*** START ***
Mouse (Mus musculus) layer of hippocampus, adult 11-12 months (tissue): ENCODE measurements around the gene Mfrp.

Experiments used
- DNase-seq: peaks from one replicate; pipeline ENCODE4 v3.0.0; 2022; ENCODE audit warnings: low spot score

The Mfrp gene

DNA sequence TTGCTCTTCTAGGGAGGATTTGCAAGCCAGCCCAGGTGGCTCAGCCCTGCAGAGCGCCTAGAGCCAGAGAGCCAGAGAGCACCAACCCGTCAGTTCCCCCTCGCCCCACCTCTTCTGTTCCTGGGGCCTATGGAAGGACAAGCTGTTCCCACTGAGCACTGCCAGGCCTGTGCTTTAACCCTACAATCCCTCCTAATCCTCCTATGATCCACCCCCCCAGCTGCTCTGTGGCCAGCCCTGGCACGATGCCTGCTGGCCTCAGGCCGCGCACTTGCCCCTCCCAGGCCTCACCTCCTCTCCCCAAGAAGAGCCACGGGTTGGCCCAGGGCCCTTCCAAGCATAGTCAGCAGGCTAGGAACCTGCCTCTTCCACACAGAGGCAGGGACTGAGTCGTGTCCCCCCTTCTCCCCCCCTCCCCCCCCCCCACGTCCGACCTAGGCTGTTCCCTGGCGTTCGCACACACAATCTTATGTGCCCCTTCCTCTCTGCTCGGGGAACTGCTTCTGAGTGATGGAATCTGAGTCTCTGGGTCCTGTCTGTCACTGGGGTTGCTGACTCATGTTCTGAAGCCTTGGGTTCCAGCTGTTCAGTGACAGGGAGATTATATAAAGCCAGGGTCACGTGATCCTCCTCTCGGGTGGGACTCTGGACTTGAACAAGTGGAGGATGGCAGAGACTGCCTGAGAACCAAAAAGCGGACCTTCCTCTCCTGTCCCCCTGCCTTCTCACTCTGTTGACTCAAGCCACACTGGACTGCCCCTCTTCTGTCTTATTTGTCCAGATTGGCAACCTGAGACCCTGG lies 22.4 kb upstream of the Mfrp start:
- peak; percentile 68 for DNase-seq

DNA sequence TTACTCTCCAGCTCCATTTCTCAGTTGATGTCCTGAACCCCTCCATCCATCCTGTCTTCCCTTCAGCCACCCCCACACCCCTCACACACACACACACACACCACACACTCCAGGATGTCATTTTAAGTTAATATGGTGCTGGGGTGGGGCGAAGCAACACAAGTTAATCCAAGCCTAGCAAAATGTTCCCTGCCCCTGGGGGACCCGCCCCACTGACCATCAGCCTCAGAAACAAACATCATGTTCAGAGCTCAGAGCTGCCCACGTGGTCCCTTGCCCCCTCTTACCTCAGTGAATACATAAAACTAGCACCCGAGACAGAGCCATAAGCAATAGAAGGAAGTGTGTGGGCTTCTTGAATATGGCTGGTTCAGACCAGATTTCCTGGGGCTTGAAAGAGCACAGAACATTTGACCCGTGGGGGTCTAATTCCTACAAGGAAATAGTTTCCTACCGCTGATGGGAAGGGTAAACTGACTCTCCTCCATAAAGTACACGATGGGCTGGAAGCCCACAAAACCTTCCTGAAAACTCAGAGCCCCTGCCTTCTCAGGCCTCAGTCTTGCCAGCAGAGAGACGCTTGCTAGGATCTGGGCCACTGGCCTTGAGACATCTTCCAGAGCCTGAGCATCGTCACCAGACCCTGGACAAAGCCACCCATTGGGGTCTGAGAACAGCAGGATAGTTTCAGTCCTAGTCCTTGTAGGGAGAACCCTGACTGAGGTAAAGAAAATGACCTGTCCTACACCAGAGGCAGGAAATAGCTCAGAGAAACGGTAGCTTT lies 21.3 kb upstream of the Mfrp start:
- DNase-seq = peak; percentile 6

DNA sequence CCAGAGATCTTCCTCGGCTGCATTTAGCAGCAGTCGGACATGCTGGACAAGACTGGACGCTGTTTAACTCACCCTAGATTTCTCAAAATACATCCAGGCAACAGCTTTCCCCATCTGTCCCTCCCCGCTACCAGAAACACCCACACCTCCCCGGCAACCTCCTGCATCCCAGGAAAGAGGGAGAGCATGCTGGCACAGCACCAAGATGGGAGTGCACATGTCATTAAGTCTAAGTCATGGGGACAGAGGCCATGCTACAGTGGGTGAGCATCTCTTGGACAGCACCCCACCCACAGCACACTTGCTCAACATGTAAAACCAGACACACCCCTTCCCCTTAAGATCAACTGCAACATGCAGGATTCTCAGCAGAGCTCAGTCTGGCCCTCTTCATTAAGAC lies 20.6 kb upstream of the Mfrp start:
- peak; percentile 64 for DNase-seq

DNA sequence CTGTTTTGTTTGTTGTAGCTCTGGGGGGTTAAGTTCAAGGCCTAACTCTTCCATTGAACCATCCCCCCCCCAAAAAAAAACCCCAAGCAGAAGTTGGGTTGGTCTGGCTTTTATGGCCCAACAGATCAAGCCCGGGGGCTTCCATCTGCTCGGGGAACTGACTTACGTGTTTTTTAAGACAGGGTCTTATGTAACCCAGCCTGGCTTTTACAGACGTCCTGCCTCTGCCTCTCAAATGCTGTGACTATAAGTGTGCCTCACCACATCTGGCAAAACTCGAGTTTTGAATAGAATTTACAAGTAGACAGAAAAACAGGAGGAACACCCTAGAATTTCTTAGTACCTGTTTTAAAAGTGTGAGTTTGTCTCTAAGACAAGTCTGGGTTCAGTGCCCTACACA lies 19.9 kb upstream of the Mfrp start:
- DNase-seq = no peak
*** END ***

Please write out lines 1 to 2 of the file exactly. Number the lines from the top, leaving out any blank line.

Mouse (Mus musculus) layer of hippocampus, adult 11-12 months (tissue): ENCODE measurements around the gene Mfrp.

Experiments used